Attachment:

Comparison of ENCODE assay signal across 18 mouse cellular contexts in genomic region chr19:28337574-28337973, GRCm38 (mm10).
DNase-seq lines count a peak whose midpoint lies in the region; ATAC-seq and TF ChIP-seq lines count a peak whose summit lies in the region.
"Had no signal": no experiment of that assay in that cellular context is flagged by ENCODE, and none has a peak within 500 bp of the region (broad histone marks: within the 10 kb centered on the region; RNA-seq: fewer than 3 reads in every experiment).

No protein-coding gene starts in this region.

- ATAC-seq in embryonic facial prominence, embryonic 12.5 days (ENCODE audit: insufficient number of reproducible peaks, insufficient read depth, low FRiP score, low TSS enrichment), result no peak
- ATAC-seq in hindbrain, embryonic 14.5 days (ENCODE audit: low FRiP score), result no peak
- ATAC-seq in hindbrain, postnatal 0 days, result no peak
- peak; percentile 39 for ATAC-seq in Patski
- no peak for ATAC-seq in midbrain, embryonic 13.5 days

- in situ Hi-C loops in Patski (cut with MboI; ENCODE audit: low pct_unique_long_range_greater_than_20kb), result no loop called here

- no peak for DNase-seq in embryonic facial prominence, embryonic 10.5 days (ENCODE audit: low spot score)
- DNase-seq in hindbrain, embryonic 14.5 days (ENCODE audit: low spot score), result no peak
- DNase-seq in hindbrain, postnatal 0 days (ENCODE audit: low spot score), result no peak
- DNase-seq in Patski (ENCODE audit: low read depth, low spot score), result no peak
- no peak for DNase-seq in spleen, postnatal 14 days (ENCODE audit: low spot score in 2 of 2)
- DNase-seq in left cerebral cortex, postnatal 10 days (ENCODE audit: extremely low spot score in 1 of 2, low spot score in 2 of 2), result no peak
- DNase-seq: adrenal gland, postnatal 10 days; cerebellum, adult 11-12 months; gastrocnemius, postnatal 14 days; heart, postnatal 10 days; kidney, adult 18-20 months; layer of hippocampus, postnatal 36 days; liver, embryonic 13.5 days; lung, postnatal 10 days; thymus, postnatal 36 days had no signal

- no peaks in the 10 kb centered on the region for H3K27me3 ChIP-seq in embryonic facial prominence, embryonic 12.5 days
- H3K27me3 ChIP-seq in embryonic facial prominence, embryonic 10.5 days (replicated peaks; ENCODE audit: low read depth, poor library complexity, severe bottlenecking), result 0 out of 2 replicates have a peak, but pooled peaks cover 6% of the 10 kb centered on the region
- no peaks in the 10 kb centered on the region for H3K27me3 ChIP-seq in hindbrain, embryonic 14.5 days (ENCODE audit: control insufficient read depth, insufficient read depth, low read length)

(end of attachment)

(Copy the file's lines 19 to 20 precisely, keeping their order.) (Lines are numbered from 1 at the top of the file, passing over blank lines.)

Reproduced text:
- H3K27me3 ChIP-seq in embryonic facial prominence, embryonic 10.5 days (replicated peaks; ENCODE audit: low read depth, poor library complexity, severe bottlenecking), result 0 out of 2 replicates have a peak, but pooled peaks cover 6% of the 10 kb centered on the region
- no peaks in the 10 kb centered on the region for H3K27me3 ChIP-seq in hindbrain, embryonic 14.5 days (ENCODE audit: control insufficient read depth, insufficient read depth, low read length)